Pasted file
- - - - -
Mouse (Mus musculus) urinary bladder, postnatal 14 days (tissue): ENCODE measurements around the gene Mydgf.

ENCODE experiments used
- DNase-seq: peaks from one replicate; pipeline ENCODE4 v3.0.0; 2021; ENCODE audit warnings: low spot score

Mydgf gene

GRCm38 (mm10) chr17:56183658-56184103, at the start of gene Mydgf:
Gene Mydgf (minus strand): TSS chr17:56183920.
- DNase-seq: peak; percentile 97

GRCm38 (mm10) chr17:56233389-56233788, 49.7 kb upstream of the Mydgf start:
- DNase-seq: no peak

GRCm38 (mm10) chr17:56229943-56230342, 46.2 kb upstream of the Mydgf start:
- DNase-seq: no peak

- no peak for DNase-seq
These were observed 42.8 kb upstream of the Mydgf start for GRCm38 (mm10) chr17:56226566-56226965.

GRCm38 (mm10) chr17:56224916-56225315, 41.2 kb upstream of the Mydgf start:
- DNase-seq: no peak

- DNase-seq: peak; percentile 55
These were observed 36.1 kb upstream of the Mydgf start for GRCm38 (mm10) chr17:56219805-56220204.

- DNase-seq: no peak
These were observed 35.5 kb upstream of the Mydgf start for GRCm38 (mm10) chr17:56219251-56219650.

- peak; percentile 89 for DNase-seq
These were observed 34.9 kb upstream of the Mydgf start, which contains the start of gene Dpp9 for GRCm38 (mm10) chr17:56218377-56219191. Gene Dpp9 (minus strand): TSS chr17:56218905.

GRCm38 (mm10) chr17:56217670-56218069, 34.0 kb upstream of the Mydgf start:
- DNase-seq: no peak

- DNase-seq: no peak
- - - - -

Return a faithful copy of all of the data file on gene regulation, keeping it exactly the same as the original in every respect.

Mouse (Mus musculus) urinary bladder, postnatal 14 days (tissue): ENCODE measurements around the gene Mydgf.

ENCODE experiments used
- DNase-seq: peaks from one replicate; pipeline ENCODE4 v3.0.0; 2021; ENCODE audit warnings: low spot score

Mydgf gene

GRCm38 (mm10) chr17:56183658-56184103, at the start of gene Mydgf:
Gene Mydgf (minus strand): TSS chr17:56183920.
- DNase-seq: peak; percentile 97

GRCm38 (mm10) chr17:56233389-56233788, 49.7 kb upstream of the Mydgf start:
- DNase-seq: no peak

GRCm38 (mm10) chr17:56229943-56230342, 46.2 kb upstream of the Mydgf start:
- DNase-seq: no peak

- no peak for DNase-seq
These were observed 42.8 kb upstream of the Mydgf start for GRCm38 (mm10) chr17:56226566-56226965.

GRCm38 (mm10) chr17:56224916-56225315, 41.2 kb upstream of the Mydgf start:
- DNase-seq: no peak

- DNase-seq: peak; percentile 55
These were observed 36.1 kb upstream of the Mydgf start for GRCm38 (mm10) chr17:56219805-56220204.

- DNase-seq: no peak
These were observed 35.5 kb upstream of the Mydgf start for GRCm38 (mm10) chr17:56219251-56219650.

- peak; percentile 89 for DNase-seq
These were observed 34.9 kb upstream of the Mydgf start, which contains the start of gene Dpp9 for GRCm38 (mm10) chr17:56218377-56219191. Gene Dpp9 (minus strand): TSS chr17:56218905.

GRCm38 (mm10) chr17:56217670-56218069, 34.0 kb upstream of the Mydgf start:
- DNase-seq: no peak

- DNase-seq: no peak